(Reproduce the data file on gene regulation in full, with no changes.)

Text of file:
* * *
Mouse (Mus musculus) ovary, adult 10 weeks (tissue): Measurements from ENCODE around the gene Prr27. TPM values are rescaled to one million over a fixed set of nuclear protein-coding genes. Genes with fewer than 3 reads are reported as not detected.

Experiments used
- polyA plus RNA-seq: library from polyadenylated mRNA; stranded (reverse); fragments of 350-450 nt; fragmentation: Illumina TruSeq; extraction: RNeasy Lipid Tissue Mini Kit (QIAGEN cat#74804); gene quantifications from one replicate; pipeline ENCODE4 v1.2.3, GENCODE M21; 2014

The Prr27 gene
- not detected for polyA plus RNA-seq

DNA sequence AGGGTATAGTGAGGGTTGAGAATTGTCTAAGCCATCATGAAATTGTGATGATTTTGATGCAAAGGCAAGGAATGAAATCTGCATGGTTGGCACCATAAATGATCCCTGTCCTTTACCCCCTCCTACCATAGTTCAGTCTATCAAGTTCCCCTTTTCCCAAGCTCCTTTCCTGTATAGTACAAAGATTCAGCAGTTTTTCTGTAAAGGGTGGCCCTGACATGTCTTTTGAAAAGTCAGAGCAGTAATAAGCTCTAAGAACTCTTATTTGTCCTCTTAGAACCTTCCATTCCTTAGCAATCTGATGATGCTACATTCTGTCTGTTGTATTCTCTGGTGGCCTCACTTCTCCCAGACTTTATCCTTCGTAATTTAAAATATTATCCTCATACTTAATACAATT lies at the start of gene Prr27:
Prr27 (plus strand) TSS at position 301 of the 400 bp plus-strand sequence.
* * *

Mouse (Mus musculus) ovary, adult 10 weeks (tissue): Measurements from ENCODE around the gene Prr27. TPM values are rescaled to one million over a fixed set of nuclear protein-coding genes. Genes with fewer than 3 reads are reported as not detected.

Experiments used
- polyA plus RNA-seq: library from polyadenylated mRNA; stranded (reverse); fragments of 350-450 nt; fragmentation: Illumina TruSeq; extraction: RNeasy Lipid Tissue Mini Kit (QIAGEN cat#74804); gene quantifications from one replicate; pipeline ENCODE4 v1.2.3, GENCODE M21; 2014

The Prr27 gene
- not detected for polyA plus RNA-seq

DNA sequence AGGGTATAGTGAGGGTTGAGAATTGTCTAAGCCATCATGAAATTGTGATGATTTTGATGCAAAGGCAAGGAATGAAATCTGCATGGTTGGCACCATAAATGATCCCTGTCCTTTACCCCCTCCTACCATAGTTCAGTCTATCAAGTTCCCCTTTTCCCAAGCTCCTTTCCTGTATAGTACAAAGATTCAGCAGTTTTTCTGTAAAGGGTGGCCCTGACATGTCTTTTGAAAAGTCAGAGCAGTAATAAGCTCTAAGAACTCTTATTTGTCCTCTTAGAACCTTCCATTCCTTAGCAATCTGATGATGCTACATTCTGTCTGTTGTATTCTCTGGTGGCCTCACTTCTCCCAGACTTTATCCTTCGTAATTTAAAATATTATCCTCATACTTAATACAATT lies at the start of gene Prr27:
Prr27 (plus strand) TSS at position 301 of the 400 bp plus-strand sequence.